+ | |||

+ | === EPR Library Expiration === | ||

+ | The EPR Library will expire approximately 90 days after it is compiled. This will only be in place during the testing period. | ||

== Requirements == | == Requirements == | ||

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* CUDA capable Graphic Card > 1.1 | * CUDA capable Graphic Card > 1.1 | ||

* EPR Library (libepr.so.0.0) | * EPR Library (libepr.so.0.0) | ||

+ | ** Obtain this from the Biomedical Imaging Group | ||

* Big.jar | * Big.jar | ||

− | + | ** This is included in the normal µManager distribution | |

− | + | * License Key | |

− | + | ** Obtain this from the Biomedical Imaging Group. | |

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--[[User:Kdb|Karl Bellve, Biomedical Imaging Group, University of Massachusetts]] 10:36, 22 April 2011 (PDT) | --[[User:Kdb|Karl Bellve, Biomedical Imaging Group, University of Massachusetts]] 10:36, 22 April 2011 (PDT) |

## Revision as of 11:05, 22 April 2011

**WARNING: This is underdevelopment and should only be considered alpha (pre-beta).**
**USE AT OWN RISK**

## Contents

## Summary

Summary: | 3D Deconvolution |

Authors: | Karl Bellve and Kevin Fogarty |

Maintainers: | Karl Bellve |

License: | None |

Platforms: | Linux |

## Description

<math> \Phi \left ( f \right ) = \sum_{i=1}^{n}\left | g-h * f \right |^{2} + \alpha \cdot \left | f \right |^{2} </math>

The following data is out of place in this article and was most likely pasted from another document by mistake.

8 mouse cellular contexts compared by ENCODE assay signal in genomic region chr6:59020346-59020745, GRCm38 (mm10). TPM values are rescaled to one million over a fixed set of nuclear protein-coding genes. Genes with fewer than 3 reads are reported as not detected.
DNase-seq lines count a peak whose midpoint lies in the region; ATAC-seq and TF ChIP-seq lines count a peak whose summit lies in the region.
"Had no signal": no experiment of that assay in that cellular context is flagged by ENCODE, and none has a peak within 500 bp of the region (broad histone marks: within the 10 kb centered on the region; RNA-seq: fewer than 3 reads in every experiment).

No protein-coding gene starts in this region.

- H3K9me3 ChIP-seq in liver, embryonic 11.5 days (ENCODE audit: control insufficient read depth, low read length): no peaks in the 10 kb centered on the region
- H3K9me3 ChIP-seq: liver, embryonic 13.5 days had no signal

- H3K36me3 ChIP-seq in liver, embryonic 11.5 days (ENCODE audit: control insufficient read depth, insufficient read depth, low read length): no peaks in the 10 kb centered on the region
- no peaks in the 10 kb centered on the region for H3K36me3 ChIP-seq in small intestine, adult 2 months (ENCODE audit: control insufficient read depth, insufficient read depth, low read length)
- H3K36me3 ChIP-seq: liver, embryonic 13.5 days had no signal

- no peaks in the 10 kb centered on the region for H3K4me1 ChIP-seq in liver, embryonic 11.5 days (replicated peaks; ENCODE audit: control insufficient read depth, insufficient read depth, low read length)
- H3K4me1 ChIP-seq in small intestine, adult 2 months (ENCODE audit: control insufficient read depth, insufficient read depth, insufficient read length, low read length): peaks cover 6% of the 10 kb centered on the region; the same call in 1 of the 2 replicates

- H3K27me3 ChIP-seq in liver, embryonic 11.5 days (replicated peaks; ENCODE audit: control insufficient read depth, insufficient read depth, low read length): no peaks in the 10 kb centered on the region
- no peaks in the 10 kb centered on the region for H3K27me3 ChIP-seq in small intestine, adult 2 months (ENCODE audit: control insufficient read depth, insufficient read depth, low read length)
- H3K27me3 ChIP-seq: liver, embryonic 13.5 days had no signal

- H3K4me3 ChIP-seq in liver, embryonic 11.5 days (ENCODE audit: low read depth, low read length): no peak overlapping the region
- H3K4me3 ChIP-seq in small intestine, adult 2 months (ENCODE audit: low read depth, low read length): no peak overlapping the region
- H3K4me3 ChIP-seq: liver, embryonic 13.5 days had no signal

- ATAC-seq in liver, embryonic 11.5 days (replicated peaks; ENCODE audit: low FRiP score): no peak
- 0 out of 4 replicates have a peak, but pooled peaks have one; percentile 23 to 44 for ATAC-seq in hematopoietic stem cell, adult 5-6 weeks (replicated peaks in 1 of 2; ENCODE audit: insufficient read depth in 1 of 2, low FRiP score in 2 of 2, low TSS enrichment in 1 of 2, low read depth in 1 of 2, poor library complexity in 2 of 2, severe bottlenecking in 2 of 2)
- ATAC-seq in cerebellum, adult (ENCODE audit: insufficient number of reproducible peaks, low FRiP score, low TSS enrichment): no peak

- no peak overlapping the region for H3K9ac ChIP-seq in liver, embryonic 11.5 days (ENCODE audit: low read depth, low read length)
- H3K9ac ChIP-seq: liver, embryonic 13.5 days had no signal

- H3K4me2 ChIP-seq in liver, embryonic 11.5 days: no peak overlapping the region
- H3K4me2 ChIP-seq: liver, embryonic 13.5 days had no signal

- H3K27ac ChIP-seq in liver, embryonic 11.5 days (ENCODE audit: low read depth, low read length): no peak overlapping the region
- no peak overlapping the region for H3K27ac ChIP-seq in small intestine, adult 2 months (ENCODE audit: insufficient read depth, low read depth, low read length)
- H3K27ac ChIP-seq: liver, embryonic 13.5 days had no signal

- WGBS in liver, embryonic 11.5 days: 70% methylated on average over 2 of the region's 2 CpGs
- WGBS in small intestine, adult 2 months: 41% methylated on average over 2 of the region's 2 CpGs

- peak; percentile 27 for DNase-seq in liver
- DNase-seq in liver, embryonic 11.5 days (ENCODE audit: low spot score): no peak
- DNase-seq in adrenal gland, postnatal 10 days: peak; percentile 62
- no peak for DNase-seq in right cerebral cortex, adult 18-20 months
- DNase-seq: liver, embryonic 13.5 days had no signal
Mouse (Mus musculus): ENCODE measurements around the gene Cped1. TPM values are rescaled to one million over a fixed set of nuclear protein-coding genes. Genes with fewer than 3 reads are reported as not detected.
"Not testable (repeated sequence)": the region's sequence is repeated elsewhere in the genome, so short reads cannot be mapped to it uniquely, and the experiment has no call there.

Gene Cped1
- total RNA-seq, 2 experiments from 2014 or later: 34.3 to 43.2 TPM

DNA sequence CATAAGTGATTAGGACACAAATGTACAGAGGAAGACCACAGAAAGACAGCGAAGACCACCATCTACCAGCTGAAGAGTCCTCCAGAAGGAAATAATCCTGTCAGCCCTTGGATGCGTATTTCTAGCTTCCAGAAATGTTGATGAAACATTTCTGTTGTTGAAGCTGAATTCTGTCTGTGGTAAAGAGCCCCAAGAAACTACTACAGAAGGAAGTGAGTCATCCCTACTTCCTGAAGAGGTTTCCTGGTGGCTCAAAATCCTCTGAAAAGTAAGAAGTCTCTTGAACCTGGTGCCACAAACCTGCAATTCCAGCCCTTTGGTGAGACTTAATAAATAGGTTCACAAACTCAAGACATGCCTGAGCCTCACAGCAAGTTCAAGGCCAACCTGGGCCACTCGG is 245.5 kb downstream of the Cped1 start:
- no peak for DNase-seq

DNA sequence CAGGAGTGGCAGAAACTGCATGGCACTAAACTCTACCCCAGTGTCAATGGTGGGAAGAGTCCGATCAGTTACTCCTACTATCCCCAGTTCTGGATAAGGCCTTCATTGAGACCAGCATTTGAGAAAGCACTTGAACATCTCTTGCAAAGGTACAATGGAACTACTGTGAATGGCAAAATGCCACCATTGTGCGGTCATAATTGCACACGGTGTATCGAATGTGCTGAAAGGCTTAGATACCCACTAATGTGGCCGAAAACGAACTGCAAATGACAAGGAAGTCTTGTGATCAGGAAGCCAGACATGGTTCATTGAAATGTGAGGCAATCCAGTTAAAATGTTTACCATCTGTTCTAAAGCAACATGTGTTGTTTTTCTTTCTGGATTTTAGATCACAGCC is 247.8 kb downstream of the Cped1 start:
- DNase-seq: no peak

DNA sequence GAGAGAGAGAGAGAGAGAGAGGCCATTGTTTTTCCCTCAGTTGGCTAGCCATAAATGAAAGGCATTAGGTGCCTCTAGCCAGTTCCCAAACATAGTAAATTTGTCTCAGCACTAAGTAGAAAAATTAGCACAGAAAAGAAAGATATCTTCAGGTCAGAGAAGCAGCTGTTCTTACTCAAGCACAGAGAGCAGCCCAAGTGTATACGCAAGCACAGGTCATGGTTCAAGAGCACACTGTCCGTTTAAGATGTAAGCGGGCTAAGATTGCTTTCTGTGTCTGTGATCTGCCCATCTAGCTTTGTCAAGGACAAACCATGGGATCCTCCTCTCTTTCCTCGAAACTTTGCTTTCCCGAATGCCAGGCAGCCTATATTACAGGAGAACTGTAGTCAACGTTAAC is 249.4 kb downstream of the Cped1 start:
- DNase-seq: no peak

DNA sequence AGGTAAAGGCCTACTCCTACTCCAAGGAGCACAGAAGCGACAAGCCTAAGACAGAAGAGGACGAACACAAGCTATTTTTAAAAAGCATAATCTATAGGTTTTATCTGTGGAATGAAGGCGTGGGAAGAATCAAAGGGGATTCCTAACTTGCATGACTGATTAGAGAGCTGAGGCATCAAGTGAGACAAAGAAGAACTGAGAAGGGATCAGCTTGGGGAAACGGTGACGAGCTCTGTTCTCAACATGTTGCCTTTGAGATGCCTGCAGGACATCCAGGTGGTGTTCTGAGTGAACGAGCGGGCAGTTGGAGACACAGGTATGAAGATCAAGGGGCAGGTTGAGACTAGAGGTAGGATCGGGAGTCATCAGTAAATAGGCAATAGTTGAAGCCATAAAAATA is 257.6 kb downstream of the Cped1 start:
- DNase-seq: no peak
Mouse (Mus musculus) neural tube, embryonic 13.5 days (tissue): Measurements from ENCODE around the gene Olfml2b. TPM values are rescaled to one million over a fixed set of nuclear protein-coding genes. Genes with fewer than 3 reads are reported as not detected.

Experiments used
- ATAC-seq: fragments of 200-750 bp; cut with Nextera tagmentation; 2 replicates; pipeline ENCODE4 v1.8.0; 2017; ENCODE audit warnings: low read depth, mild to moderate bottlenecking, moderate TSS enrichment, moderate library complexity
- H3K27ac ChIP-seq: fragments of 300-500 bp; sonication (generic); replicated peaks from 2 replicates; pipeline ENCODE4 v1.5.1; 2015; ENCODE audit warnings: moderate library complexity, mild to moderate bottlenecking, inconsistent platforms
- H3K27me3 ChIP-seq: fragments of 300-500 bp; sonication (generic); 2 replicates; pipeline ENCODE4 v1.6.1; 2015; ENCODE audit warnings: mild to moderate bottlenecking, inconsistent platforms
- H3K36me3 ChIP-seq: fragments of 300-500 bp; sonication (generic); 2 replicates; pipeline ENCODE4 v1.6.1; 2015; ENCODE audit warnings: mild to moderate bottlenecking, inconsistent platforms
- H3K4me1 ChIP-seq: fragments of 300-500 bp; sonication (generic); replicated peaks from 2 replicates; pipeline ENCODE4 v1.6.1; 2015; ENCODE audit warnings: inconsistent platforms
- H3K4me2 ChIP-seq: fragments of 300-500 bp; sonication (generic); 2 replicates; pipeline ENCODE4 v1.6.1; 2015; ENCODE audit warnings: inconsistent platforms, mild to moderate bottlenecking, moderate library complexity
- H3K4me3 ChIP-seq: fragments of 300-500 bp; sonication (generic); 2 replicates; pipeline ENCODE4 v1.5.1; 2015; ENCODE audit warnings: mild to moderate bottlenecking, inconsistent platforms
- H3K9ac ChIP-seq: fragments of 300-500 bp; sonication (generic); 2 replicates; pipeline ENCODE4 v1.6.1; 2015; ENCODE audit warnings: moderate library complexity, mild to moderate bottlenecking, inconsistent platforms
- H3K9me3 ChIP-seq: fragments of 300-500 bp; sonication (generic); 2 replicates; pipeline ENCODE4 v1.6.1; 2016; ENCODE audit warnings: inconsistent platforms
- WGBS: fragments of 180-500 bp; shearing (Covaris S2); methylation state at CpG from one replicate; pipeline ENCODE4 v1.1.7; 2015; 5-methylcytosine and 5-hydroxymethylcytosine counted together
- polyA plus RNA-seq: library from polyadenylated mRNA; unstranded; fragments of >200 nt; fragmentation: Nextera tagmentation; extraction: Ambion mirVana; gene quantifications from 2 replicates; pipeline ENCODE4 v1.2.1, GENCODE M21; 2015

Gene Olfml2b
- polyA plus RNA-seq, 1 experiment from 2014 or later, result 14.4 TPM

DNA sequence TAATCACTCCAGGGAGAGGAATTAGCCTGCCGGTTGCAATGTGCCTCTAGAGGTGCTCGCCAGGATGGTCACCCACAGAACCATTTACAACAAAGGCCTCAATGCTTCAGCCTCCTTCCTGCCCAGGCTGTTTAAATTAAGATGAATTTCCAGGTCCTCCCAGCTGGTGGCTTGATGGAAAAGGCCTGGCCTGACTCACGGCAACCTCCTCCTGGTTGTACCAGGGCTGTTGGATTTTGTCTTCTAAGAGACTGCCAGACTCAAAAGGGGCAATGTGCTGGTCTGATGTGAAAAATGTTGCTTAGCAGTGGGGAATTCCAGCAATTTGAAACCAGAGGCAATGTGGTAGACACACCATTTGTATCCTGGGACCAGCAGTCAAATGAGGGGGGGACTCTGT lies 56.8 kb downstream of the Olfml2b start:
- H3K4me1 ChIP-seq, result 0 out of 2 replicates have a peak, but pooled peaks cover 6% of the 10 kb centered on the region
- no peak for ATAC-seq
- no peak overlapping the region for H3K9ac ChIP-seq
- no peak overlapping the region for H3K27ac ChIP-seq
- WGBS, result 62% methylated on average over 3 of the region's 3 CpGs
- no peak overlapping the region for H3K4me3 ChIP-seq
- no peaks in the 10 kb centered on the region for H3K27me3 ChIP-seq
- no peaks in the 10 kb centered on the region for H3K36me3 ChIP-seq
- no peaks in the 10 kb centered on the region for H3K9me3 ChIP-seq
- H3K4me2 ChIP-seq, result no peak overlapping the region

The algorithm is a constrained, iterative approach for solving the L2 regularization of an ill-posed problem to determine the positive fluorescence distribution that minimizes the equation where g is the observed 3-D fluorescence data, f is the underlying 3-dimensional fluorescence distribution, h is the 3-D point-spread function and * denotes convolution. Thus, the algorithm finds the fluorescence distribution that minimizes a weighted combination of the least-squares fit to the observed data (the total squared residuals) and the total squared intensity of the distribution (a measure of "smoothness"), with α the weighting factor that determines the smoothness of the resulting distribution. The software implements an iterative conjugate-gradient method to minimize a related function that has the same minimum, is strictly convex, and is twice differentiable, and the method is guaranteed to converge (Carrington, et al., 1995). Convergence is assumed when the (normalized) first derivative is "small" and the algorithm automatically stops.

## EPR Library

EPR Library (libepr.so.0.0) does the actualy 3D deconvolution. A java wrapper is provided to access the library. EPR Library is freely available for those in academia, as long as the library is only used with µManager. If you need to use the EPR library under other terms, please contact the Biomedical Imaging Group at the University of Massachusetts.

### EPR Library Key

You must obtain a key to use the EPR Library. The key is generated from a submitted email address. This is similar to µManager's request for an email address when you first use the program. This allows tracking the usage of the EPR Library for grant progress reports.

### EPR Library Expiration

The EPR Library will expire approximately 90 days after it is compiled. This will only be in place during the testing period.

## Requirements

- Linux x86_64
- CUDA capable Graphic Card > 1.1
- EPR Library (libepr.so.0.0)
- Obtain this from the Biomedical Imaging Group

- Big.jar
- This is included in the normal µManager distribution

- License Key
- Obtain this from the Biomedical Imaging Group.

--Karl Bellve, Biomedical Imaging Group, University of Massachusetts 10:36, 22 April 2011 (PDT)